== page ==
Copenhagen last week warned that the mutation, dubbed "Cluster 5", could threaten the effectiveness of any future vaccine. It said the mutation had jumped from minks to humans and infected 12 people.
Those cases were all detected in Denmark's North Jutland region. Strict month-long restrictions have been imposed on the seven affected municipalities.
Since the government's 4 November announcement, a total of 2.4 million minks had been killed by today.
No new human cases of the "Cluster 5" mutation have been detected since September, and they are no longer active cases, raising hopes that the strain will be swiftly eradicated.
A new law allowing for the cull of healthy animals was to have been pushed through parliament in expedited fashion today, but parliament decided not to go ahead amid some political opposition.
The bill will therefore go through three readings in parliament, as normal.
US will ensure equitable distribution of coronavirus treatment - Azar
US Health Secretary Alex Azar said the US government would ensure equitable distribution of Eli Lilly's antibody treatment for Covid-19 patients, starting first with hospitals and areas where there are many cases.
"We'll ensure equitable distribution, and we'll work tightly with our governors," Mr Azar said, using the same process the government used with remdesivir, a drug used to treat people hospitalised with Covid-19.
Mr Azar said health officials and Lily were exploring other ways to give the treatment outside hospitals, including outpatient infusion centres.
British public likely to among first to receive Covid jab - Hanock
Britain's health minister Matt Hancock has said people in the UK are likely to be among the first in the world to receive a coronavirus vaccine.
The UK's medicines regulator could approve the Pfizer or Oxford jabs within days of a licence application being submitted due to rolling analysis of the data, according to Mr Hancock.
He said the military and NHS staff are on standby to roll out a Covid-19 vaccine across the UK from the start of December and will work "seven days a week", with GPs, new vaccination centres and pharmacists all playing a role.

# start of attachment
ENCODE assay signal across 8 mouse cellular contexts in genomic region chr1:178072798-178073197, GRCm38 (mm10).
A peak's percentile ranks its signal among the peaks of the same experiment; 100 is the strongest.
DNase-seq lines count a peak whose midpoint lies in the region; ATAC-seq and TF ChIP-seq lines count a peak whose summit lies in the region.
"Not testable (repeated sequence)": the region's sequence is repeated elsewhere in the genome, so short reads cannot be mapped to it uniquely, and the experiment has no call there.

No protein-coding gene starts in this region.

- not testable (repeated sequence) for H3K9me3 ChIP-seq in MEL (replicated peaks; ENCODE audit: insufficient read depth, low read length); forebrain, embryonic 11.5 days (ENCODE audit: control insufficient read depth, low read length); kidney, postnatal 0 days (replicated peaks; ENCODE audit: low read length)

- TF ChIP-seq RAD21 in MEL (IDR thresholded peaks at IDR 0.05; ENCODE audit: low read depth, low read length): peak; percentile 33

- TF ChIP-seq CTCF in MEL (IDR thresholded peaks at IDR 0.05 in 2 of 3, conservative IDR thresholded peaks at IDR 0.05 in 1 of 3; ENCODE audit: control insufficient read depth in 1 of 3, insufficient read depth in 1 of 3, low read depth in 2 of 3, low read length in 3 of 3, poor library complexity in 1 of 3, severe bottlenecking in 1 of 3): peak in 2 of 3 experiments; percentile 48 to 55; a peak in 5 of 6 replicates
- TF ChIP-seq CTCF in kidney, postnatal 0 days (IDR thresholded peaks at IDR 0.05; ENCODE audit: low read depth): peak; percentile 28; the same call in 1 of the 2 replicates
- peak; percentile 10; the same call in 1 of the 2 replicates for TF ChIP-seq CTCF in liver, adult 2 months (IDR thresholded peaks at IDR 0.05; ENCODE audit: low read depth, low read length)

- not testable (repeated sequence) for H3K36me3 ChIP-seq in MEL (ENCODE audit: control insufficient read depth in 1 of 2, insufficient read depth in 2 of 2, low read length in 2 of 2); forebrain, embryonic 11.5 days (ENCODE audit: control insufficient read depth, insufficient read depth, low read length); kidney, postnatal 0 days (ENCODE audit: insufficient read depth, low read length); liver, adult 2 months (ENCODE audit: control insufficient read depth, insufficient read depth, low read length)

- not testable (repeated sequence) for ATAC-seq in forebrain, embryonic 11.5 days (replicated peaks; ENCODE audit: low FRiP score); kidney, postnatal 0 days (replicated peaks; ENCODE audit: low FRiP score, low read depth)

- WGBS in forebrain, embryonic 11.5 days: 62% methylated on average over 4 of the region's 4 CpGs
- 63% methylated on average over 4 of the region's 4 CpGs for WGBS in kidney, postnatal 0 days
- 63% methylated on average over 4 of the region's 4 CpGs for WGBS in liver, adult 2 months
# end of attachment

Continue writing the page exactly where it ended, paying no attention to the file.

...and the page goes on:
Mr Hancock said there were many hurdles to overcome before the "vast task" of vaccination could begin, including regulatory approval of the new Pfizer/BioNTech vaccine and assessment of its safety data.
But he said the NHS was leading the work to get a vaccine to those most in need as soon as possible, including the elderly and health and care staff, though most other people will not get a jab until 2021.
Asked whether a vaccine could be available by Christmas, Mr Hancock said that was "absolutely a possibility", adding that vaccination clinics would be open on bank holidays and weekends.
Mr Hancock said the UK's Medicines and Healthcare products Regulatory Agency (MHRA) has been working closely with both Pfizer and AstraZeneca, gathering information as clinical trials progress.
Earlier, Mr Hancock said experts needed to see Pfizer's full safety data and he would not approve a vaccine until it had undergone all its safety checks.
The UK government has ordered 40 million doses of the Pfizer vaccine, enough for about a third of the UK population.
It expects 10 million of these doses to arrive in the UK before the end of this year, with people given two doses, 21 days apart.
Britain will also start rolling out twice-a-week Covid-19 tests to all NHS staff from today, Mr Hancock said, in order to protect patients and health workers.
"(Rapid) tests allow us, from today, to begin rolling out twice-weekly testing for all NHS staff, which will help keep people safe when they go into hospital, and help keep my wonderful colleagues in the NHS safe too," he told parliament.